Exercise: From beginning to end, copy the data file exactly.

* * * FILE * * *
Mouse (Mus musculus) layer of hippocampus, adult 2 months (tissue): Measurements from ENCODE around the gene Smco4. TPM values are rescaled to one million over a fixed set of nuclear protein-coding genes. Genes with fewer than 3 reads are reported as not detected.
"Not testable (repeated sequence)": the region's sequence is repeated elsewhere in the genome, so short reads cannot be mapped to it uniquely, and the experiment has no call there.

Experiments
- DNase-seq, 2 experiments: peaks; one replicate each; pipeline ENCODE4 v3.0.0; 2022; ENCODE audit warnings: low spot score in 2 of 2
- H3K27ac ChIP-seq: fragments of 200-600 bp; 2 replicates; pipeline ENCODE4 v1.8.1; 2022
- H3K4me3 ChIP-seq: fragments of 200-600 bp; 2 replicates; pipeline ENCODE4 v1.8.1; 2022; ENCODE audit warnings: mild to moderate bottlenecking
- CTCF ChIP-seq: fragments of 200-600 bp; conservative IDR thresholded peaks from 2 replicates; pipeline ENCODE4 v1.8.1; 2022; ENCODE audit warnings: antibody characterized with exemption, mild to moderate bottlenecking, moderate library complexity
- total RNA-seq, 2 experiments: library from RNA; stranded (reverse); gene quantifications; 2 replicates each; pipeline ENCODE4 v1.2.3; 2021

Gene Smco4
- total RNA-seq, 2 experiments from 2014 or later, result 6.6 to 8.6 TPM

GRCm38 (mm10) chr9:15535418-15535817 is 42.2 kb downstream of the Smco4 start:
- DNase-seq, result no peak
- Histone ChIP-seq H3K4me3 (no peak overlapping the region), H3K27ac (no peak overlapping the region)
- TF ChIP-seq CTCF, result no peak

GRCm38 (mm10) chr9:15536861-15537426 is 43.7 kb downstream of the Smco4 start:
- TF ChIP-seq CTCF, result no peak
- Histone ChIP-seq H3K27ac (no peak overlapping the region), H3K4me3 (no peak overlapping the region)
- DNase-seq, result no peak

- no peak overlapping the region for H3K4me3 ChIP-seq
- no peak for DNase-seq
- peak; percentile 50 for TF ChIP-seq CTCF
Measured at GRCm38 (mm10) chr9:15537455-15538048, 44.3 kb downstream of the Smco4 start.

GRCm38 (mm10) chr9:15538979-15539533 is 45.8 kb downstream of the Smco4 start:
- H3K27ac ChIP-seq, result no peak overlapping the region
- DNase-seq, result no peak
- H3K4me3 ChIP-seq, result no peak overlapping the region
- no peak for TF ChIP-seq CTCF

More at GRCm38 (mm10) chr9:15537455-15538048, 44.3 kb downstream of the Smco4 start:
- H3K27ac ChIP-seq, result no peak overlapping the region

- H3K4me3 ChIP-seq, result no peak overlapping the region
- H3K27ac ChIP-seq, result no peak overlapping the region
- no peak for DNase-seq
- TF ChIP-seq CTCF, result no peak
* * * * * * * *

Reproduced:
Mouse (Mus musculus) layer of hippocampus, adult 2 months (tissue): Measurements from ENCODE around the gene Smco4. TPM values are rescaled to one million over a fixed set of nuclear protein-coding genes. Genes with fewer than 3 reads are reported as not detected.
"Not testable (repeated sequence)": the region's sequence is repeated elsewhere in the genome, so short reads cannot be mapped to it uniquely, and the experiment has no call there.

Experiments
- DNase-seq, 2 experiments: peaks; one replicate each; pipeline ENCODE4 v3.0.0; 2022; ENCODE audit warnings: low spot score in 2 of 2
- H3K27ac ChIP-seq: fragments of 200-600 bp; 2 replicates; pipeline ENCODE4 v1.8.1; 2022
- H3K4me3 ChIP-seq: fragments of 200-600 bp; 2 replicates; pipeline ENCODE4 v1.8.1; 2022; ENCODE audit warnings: mild to moderate bottlenecking
- CTCF ChIP-seq: fragments of 200-600 bp; conservative IDR thresholded peaks from 2 replicates; pipeline ENCODE4 v1.8.1; 2022; ENCODE audit warnings: antibody characterized with exemption, mild to moderate bottlenecking, moderate library complexity
- total RNA-seq, 2 experiments: library from RNA; stranded (reverse); gene quantifications; 2 replicates each; pipeline ENCODE4 v1.2.3; 2021

Gene Smco4
- total RNA-seq, 2 experiments from 2014 or later, result 6.6 to 8.6 TPM

GRCm38 (mm10) chr9:15535418-15535817 is 42.2 kb downstream of the Smco4 start:
- DNase-seq, result no peak
- Histone ChIP-seq H3K4me3 (no peak overlapping the region), H3K27ac (no peak overlapping the region)
- TF ChIP-seq CTCF, result no peak

GRCm38 (mm10) chr9:15536861-15537426 is 43.7 kb downstream of the Smco4 start:
- TF ChIP-seq CTCF, result no peak
- Histone ChIP-seq H3K27ac (no peak overlapping the region), H3K4me3 (no peak overlapping the region)
- DNase-seq, result no peak

- no peak overlapping the region for H3K4me3 ChIP-seq
- no peak for DNase-seq
- peak; percentile 50 for TF ChIP-seq CTCF
Measured at GRCm38 (mm10) chr9:15537455-15538048, 44.3 kb downstream of the Smco4 start.

GRCm38 (mm10) chr9:15538979-15539533 is 45.8 kb downstream of the Smco4 start:
- H3K27ac ChIP-seq, result no peak overlapping the region
- DNase-seq, result no peak
- H3K4me3 ChIP-seq, result no peak overlapping the region
- no peak for TF ChIP-seq CTCF

More at GRCm38 (mm10) chr9:15537455-15538048, 44.3 kb downstream of the Smco4 start:
- H3K27ac ChIP-seq, result no peak overlapping the region

- H3K4me3 ChIP-seq, result no peak overlapping the region
- H3K27ac ChIP-seq, result no peak overlapping the region
- no peak for DNase-seq
- TF ChIP-seq CTCF, result no peak